Generate weights and a bias for a single RELU6 neuron such that it will fire if and only if any inputs corresponding to 0 or 1 in the pattern are deactivated or activated, respectively.
The specified neurons are denoted by a pattern, which is a sequence of the following characters:
* `1` - when the corresponding neuron on the previous layer activates, so does the current neuron.
* `0` - when all of the neurons on the previous layer corresponding to `0`'s are activated, the current neuron is deactivated unless a `1` neuron activates the current neuron.
* `x` means we don't care whether the neuron on the previous layer is activated or not.
* ` ` (space) is ignored entirely.
In other words, the neuron will be activated if and only if any of the 1 and 0 positions are matched by corresponding inputs.
Common pattern styles:
* Logical OR: `neuron_inputs_any_match("xx1x1")` specifies a neuron that will output 6 if and only if either the third ofifth neuron in the previous layer output 6.
* Logical NAND: `neuron_inputs_any_match("xx000")` specifies a neuron that will output 6 if and only if any of the last three neurons in the previous layer output 0.
"""
pattern = pattern.replace(" ", "") # ignore spaces in the pattern
weights = [
len(pattern) if char == "1" else -1 if char == "0" else 0
for char in pattern
]
bias = 6 * sum(char == "0" for char in pattern)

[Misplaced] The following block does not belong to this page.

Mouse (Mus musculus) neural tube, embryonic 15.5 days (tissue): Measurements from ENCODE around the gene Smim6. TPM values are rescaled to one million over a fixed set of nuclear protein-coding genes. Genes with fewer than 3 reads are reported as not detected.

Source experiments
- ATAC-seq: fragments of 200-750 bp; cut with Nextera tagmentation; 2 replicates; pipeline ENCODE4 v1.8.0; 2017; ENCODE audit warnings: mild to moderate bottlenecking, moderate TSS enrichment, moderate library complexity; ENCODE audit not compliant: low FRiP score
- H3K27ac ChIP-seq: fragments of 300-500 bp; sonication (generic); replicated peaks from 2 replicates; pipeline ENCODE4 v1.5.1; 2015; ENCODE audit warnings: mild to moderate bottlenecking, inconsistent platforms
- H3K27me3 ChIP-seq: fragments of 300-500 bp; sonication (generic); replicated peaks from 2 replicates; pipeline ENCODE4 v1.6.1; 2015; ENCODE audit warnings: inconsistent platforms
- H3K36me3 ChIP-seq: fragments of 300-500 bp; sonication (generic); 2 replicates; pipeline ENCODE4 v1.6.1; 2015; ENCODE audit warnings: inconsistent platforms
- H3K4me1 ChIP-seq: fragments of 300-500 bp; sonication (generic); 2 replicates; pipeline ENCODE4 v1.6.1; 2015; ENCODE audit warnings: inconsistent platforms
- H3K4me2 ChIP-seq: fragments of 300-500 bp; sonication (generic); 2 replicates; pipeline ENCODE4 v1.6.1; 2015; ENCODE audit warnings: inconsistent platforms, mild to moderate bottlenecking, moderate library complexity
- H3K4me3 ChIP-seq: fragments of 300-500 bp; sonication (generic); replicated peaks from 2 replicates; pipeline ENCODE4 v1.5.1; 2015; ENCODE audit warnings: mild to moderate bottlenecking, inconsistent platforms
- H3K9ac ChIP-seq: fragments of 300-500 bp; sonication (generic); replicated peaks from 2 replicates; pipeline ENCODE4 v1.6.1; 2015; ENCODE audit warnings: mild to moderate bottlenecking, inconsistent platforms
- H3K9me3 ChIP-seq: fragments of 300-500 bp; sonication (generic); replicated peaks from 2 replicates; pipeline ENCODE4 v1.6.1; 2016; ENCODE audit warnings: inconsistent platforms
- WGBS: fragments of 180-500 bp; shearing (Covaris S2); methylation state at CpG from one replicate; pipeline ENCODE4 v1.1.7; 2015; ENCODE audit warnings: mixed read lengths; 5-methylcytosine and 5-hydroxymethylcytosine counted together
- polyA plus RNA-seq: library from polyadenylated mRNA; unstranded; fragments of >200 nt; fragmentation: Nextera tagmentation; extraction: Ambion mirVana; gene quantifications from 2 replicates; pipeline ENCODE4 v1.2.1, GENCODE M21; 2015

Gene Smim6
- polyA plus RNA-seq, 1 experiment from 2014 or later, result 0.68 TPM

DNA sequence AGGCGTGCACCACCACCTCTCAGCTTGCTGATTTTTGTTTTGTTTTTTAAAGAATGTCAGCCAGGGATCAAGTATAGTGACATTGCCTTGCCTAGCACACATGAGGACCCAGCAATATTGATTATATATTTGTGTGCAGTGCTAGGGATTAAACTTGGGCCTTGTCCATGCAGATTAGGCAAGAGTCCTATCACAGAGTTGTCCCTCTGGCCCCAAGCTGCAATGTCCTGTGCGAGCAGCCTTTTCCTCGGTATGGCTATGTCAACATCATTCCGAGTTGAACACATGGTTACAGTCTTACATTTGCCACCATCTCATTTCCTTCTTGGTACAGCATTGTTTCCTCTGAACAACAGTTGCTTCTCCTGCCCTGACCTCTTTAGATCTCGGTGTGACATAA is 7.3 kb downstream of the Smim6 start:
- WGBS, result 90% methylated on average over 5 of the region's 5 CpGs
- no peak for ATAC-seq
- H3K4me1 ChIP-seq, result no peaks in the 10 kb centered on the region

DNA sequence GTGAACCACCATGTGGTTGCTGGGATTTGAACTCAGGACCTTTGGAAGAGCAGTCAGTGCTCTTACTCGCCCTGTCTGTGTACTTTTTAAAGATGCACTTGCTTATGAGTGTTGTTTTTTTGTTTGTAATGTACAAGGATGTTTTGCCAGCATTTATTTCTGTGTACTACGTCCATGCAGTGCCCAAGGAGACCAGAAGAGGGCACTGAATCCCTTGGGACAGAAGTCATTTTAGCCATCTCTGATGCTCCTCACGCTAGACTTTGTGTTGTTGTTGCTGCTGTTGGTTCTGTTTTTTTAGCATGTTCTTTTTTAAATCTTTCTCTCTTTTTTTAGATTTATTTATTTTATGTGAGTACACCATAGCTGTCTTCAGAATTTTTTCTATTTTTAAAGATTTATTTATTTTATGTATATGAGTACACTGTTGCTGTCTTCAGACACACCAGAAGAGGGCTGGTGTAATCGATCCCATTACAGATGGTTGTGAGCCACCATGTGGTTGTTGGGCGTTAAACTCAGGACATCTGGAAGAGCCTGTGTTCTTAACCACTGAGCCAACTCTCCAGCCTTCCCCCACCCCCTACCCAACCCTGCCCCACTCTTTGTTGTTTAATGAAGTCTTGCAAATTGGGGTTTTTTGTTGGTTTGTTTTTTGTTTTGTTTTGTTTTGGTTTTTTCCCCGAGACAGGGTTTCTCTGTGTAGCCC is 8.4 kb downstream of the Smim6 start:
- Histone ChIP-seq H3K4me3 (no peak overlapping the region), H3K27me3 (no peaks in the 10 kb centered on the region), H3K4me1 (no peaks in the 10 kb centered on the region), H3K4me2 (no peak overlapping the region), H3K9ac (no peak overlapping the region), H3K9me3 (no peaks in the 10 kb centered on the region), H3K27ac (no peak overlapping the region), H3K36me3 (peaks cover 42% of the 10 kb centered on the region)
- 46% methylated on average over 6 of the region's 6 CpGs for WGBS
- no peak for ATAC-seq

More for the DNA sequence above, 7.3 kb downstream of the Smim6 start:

return weights, bias

### Building layers

With these primitives in place, we can build simple recognizers. Here’s one with 4 neurons, each capable of recognizing one letter of “true” given a UTF-32 codepoint:

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true_recognizer_neurons = [
neuron_inputs_all_match("0000 0000 0000 0000 0000 0000 0111 0100"), # activates if and only if the input is the UTF-32 codepoint for "t"
neuron_inputs_all_match("0000 0000 0000 0000 0000 0000 0111 0010"), # activates if and only if the input is the UTF-32 codepoint for "r"
neuron_inputs_all_match("0000 0000 0000 0000 0000 0000 0111 0101"), # activates if and only if the input is the UTF-32 codepoint for "u"
neuron_inputs_all_match("0000 0000 0000 0000 0000 0000 0110 0101"), # activates if and only if the input is the UTF-32 codepoint for "e"
]
true_recognizer_layer = tf.nn.relu6(
tf.add(
tf.matmul(input_layer, transpose(weights for weights, bias in true_recognizer_neurons)),
tf.constant([bias for weights, bias in true_recognizer_neurons])
)
)

Note that this is just a cleaner way of writing the following:

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weights = [
# t r u e
[-32, -32, -32, -32],
[-32, -32, -32, -32],
[-32, -32, -32, -32],
[-32, -32, -32, -32],
[-32, -32, -32, -32],
[-32, -32, -32, -32],
[-32, -32, -32, -32],
[-32, -32, -32, -32],
[-32, -32, -32, -32],
[-32, -32, -32, -32],
[-32, -32, -32, -32],
[-32, -32, -32, -32],
[-32, -32, -32, -32],
[-32, -32, -32, -32],
[-32, -32, -32, -32],
[-32, -32, -32, -32],
[-32, -32, -32, -32],
[-32, -32, -32, -32],
[-32, -32, -32, -32],
[-32, -32, -32, -32],
[-32, -32, -32, -32],
[-32, -32, -32, -32],
[-32, -32, -32, -32],
[-32, -32, -32, -32],
[-32, -32, -32, -32],
[ 1, 1, 1, 1],
[ 1, 1, 1, 1],
[ 1, 1, 1, -32],
[-32, -32, -32, -32],